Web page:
799 F2d 923 West v. Atkins

799 F.2d 923

Quincy WEST, Appellant,
Samuel ATKINS; Rae McNamara; James B. Hunt, Appellees.

No. 85-6483.

United States Court of Appeals,
Fourth Circuit.

Argued April 11, 1986.
Decided Sept. 3, 1986.

Richard E. Giroux, North Carolina Legal Services, Inc., Raleigh, N.C., for appellant.

Jacob L. Safron, Sp. Deputy Atty. Gen. (Lacy H. Thornburg, Atty. Gen., Raleigh, N.C., on brief) for appellees.

Before HARRISON L. WINTER, Chief Judge, and MURNAGHAN and ERVIN, Circuit Judges.

MURNAGHAN, Circuit Judge.

view counter

Presented by a North Carolina prisoner, Quincy West, with a claim under 42 U.S.C. Sec. 1983 that he was deliberately denied adequate medical help by a physician under contract with the state to provide orthopedic care to prisoners, we find it premature to grant summary judgment simply on the grounds that Calvert v. Sharp, 748 F.2d 861 (4th Cir.1984), cert. denied, --- U.S. ----, 105 S.Ct. 2667, 86 L.Ed.2d 283 (1985), bars recovery because a private doctor under contract with the state could not be engaged in state action. "The professional obligations and functions of a private physician establish that such a physician does not act under color of state law when providing medical services to an inmate." Id. at 863.


The common law distinction between employee and independent contractor, while not wholly irrelevant, since some of the differences between those two statutes bear on the constitutional issue presented, nevertheless, for common law purposes had different objectives. Whether Dr. Samuel Atkins was or was not a state employee for common law purposes simply does not indisputably settle the question of whether what he did amounted to state action.


To clear the decks and concentrate on the claim against Atkins, we affirm the grant of summary judgment in favor of James B. Hunt, Jr., the then Governor of North Carolina, the doctrine of respondeat superior having no application in Sec. 1983 actions. Vinnedge v. Gibbs, 550 F.2d 926, 928 (4th Cir.1977). Rae McNamara, the Director of the prison system, on the other hand, according to the record before us, is shown to have received two complaining letters from West and to have conducted at least a cursory investigation. Any cause of action which may successfully be made out against her, therefore, stands on a basis of liability for her own acts. Consequently, if Atkins might be liable, grounds for requiring her to respond might also exist.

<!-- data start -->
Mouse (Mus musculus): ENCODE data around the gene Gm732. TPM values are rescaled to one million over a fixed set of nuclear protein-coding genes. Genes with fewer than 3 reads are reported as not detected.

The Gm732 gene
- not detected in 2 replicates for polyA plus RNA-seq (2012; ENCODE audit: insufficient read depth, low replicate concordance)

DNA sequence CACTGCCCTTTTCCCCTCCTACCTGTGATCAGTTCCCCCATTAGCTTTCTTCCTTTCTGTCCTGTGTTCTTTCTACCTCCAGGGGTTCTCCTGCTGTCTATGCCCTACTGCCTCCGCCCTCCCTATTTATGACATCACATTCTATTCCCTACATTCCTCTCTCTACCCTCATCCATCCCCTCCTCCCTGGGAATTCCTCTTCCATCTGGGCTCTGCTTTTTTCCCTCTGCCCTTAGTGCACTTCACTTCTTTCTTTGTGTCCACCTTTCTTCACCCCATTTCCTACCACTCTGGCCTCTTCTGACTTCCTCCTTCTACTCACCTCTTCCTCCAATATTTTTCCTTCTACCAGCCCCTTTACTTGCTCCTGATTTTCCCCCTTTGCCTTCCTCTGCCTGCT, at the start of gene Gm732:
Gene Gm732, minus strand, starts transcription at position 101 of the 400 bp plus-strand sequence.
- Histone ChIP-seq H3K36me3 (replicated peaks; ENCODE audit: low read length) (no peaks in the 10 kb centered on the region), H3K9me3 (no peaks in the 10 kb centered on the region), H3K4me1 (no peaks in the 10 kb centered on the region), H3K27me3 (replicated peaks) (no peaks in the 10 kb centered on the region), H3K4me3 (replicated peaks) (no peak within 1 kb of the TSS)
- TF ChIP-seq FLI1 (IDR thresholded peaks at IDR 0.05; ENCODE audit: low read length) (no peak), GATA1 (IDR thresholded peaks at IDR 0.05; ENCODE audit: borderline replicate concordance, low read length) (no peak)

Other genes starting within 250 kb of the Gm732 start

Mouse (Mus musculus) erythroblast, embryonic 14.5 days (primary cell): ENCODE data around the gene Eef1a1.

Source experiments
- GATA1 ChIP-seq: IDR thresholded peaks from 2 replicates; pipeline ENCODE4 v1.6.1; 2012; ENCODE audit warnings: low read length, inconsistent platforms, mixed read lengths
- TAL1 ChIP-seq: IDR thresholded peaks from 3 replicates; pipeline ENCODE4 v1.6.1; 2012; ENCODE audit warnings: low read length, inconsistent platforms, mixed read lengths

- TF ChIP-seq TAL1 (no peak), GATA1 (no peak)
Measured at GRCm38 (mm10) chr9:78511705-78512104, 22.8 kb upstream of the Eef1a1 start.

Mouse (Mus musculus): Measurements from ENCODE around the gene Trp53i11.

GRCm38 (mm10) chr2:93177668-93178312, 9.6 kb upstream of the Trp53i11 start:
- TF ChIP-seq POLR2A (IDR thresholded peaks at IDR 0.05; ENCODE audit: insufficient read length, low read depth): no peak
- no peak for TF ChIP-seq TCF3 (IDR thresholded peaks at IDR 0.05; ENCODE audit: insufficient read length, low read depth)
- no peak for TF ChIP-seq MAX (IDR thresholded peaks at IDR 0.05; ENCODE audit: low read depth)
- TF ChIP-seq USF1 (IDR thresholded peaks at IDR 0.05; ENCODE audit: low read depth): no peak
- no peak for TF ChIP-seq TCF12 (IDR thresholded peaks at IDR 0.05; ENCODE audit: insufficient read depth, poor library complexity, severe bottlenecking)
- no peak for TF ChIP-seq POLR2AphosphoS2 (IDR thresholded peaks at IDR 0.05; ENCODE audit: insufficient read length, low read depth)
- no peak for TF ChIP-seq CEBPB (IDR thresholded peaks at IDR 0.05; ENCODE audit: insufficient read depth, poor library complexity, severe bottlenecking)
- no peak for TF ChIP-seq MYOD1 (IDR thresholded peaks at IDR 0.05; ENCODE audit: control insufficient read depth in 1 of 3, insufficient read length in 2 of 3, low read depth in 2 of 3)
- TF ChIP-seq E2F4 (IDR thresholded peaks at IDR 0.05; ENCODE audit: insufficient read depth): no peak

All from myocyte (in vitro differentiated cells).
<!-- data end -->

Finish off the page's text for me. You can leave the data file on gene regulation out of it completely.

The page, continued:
West was injured while playing basketball on July 30, 1983. The Achilles tendon on his left leg was torn. Atkins examined West and concluded that he should schedule surgery, but that he first wanted to see if the tendon would grow back together. Atkins placed West's leg in a series of casts and eventually West received medication for the pain. During September and October 1983 the leg remained swollen and pained West, but prison officials sanctioned West for refusing to work. West has alleged repeated, but frustrated, attempts to have proper attention paid to his torn Achilles tendon. He has allegedly gone without surgery to the present time.


West's action under Sec. 1983 claiming a denial of his right to be free from cruel and unusual punishment followed.


To recover West must overcome two hurdles. He must establish a) that Atkins acted "under the color of state law" and b) that Atkins' course of conduct in attending West's injury showed deliberate indifference to a serious medical need. Estelle v. Gamble, 429 U.S. 97, 104, 97 S.Ct. 285, 291, 50 L.Ed.2d 251 (1976). The second of those two hurdles has not been addressed in the district court, and there should be a remand for decision as to it.


While there may or may not be grounds for distinguishing Calvert v. Sharp, we perceive no need to rush to address that potentially troubling issue. Should it be determined, on remand, that the record does not permit a finding of deliberate indifference to a serious medical need, the case will be disposed of adversely to West, without the need for discussing the applicability vel non of Calvert v. Sharp.

view counter

Should the district court determine that there is evidence permitting an inference of deliberate indifference to a serious medical need, it will be time enough for that court, in the first instance, and then, in all probability, for us to address the question of whether action under color of state law could, on the record, be found to exist, bearing in mind that all inferences, on a summary judgment motion, are to be drawn in favor of the party opposed thereto.1


Accordingly, the grant of summary judgment in favor of James B. Hunt, Jr. is affirmed. The grants of summary judgment to Atkins and McNamara are vacated, and the case remanded to the district court for disposition in a manner consistent with this opinion.




Calvert v. Sharp was careful to point out the fact-bound nature of the inquiry as to whether the defendant's action has been under color of state law. Id. at 862